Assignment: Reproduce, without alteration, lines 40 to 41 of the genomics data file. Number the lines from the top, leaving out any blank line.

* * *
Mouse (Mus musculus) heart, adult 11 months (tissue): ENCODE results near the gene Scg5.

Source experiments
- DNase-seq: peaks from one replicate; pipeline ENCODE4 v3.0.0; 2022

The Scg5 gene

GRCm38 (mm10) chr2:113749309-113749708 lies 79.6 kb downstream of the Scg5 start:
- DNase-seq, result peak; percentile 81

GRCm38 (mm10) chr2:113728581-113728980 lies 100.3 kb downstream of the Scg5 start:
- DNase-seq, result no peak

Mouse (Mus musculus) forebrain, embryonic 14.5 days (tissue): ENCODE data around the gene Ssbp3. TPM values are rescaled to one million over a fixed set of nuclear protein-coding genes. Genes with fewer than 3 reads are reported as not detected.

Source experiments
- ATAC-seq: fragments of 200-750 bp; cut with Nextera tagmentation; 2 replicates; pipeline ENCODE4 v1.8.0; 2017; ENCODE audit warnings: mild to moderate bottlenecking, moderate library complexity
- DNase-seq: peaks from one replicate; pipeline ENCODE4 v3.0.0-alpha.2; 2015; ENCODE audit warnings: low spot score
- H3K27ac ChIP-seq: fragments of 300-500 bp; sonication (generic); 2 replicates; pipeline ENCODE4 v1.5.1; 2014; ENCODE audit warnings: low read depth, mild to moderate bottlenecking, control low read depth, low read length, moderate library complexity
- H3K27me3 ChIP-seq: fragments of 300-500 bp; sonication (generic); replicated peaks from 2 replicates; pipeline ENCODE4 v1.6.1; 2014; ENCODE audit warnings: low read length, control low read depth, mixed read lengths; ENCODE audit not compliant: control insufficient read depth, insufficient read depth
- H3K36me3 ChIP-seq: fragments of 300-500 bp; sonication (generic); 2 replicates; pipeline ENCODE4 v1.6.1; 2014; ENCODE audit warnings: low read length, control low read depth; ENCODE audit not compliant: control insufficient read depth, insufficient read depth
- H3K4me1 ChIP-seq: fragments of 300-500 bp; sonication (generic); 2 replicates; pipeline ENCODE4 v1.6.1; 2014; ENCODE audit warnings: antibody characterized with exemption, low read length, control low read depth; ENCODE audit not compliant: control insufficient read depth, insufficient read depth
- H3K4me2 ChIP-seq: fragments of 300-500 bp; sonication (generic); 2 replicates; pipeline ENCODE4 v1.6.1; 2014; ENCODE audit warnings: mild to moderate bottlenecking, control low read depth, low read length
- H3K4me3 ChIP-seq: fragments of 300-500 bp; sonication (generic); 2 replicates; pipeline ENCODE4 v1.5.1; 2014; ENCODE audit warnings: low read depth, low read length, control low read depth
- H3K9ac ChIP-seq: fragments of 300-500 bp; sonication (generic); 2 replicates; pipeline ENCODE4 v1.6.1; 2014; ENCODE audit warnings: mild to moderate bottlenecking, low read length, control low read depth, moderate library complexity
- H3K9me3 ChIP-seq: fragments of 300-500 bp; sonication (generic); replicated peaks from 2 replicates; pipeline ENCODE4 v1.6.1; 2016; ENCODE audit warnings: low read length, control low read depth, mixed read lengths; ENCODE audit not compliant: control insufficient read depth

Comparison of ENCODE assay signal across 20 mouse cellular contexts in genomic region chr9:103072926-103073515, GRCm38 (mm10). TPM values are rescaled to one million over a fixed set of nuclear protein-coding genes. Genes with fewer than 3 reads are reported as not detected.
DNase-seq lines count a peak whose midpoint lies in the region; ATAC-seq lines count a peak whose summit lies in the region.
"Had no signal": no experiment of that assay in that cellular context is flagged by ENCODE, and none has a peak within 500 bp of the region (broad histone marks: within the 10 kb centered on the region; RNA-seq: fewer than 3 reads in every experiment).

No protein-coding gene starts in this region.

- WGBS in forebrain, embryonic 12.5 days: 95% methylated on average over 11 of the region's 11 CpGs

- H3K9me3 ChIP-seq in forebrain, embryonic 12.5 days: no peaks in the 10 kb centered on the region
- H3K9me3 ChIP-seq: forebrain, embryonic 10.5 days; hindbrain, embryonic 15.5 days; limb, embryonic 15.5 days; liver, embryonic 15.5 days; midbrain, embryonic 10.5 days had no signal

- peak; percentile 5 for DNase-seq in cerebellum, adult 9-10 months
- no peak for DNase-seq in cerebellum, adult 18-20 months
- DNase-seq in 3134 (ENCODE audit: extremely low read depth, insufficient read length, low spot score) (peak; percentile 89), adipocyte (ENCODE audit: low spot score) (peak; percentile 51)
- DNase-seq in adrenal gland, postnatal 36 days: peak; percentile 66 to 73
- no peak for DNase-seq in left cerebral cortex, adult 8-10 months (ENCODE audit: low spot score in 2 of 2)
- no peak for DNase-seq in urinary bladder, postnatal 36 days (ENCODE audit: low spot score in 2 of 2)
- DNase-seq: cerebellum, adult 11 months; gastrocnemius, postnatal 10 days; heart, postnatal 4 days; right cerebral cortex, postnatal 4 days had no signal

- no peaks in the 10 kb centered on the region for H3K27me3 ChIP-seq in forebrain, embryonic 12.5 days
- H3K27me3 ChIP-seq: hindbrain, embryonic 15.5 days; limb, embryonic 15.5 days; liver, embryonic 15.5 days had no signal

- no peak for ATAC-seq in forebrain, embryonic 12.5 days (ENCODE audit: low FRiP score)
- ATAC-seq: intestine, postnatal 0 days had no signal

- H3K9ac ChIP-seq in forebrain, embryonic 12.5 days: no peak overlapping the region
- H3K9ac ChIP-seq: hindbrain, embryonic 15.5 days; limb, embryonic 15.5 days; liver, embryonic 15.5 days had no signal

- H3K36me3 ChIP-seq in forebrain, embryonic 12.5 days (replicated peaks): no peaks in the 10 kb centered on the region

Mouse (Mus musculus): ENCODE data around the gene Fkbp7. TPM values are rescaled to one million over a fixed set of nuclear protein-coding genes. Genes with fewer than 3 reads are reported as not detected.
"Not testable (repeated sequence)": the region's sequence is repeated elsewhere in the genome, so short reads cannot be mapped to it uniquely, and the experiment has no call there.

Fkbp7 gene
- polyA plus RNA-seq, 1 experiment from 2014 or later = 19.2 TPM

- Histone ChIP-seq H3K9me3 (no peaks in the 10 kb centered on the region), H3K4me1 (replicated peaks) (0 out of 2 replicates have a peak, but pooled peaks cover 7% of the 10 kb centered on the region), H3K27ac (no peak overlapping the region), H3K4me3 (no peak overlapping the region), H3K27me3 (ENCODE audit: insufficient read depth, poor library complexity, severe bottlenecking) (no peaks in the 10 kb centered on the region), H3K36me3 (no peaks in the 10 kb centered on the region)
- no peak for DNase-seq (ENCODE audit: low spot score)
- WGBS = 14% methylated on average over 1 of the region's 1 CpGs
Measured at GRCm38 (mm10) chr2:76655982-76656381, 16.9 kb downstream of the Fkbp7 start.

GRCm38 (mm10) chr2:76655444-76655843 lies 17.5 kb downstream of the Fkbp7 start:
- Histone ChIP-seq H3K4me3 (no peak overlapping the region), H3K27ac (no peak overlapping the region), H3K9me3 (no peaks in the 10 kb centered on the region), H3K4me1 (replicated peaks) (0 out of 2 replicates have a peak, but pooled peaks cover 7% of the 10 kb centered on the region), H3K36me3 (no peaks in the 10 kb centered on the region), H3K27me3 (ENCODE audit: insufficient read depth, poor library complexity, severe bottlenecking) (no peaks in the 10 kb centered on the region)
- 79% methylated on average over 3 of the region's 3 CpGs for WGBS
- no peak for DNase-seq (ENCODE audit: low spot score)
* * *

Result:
- H3K9ac ChIP-seq: hindbrain, embryonic 15.5 days; limb, embryonic 15.5 days; liver, embryonic 15.5 days had no signal

- H3K36me3 ChIP-seq in forebrain, embryonic 12.5 days (replicated peaks): no peaks in the 10 kb centered on the region